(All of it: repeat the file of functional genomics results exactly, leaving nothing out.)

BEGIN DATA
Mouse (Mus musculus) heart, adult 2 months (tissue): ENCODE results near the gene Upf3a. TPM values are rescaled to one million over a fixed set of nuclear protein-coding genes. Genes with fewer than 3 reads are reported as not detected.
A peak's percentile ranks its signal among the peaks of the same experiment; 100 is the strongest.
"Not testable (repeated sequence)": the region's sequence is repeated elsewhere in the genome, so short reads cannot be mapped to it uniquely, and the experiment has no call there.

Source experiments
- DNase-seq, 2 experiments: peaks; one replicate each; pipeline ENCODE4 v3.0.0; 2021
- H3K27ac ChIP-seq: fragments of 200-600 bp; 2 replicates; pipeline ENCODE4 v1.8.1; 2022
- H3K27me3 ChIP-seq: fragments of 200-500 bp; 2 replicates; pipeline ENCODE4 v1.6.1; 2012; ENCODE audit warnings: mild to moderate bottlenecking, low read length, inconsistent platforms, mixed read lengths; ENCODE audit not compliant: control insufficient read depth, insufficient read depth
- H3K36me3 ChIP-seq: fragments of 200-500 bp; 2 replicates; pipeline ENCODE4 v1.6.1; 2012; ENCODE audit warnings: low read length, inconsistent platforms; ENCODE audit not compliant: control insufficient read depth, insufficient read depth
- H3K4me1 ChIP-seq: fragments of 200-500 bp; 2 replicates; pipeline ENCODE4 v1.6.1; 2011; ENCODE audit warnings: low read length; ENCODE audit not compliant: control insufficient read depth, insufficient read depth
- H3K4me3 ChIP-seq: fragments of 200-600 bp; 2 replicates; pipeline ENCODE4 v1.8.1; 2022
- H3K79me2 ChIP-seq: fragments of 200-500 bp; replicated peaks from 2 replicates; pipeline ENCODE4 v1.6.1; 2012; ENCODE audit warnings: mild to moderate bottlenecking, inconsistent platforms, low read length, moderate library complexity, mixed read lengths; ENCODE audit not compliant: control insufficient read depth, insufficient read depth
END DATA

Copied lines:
Mouse (Mus musculus) heart, adult 2 months (tissue): ENCODE results near the gene Upf3a. TPM values are rescaled to one million over a fixed set of nuclear protein-coding genes. Genes with fewer than 3 reads are reported as not detected.
A peak's percentile ranks its signal among the peaks of the same experiment; 100 is the strongest.
"Not testable (repeated sequence)": the region's sequence is repeated elsewhere in the genome, so short reads cannot be mapped to it uniquely, and the experiment has no call there.

Source experiments
- DNase-seq, 2 experiments: peaks; one replicate each; pipeline ENCODE4 v3.0.0; 2021
- H3K27ac ChIP-seq: fragments of 200-600 bp; 2 replicates; pipeline ENCODE4 v1.8.1; 2022
- H3K27me3 ChIP-seq: fragments of 200-500 bp; 2 replicates; pipeline ENCODE4 v1.6.1; 2012; ENCODE audit warnings: mild to moderate bottlenecking, low read length, inconsistent platforms, mixed read lengths; ENCODE audit not compliant: control insufficient read depth, insufficient read depth
- H3K36me3 ChIP-seq: fragments of 200-500 bp; 2 replicates; pipeline ENCODE4 v1.6.1; 2012; ENCODE audit warnings: low read length, inconsistent platforms; ENCODE audit not compliant: control insufficient read depth, insufficient read depth
- H3K4me1 ChIP-seq: fragments of 200-500 bp; 2 replicates; pipeline ENCODE4 v1.6.1; 2011; ENCODE audit warnings: low read length; ENCODE audit not compliant: control insufficient read depth, insufficient read depth
- H3K4me3 ChIP-seq: fragments of 200-600 bp; 2 replicates; pipeline ENCODE4 v1.8.1; 2022
- H3K79me2 ChIP-seq: fragments of 200-500 bp; replicated peaks from 2 replicates; pipeline ENCODE4 v1.6.1; 2012; ENCODE audit warnings: mild to moderate bottlenecking, inconsistent platforms, low read length, moderate library complexity, mixed read lengths; ENCODE audit not compliant: control insufficient read depth, insufficient read depth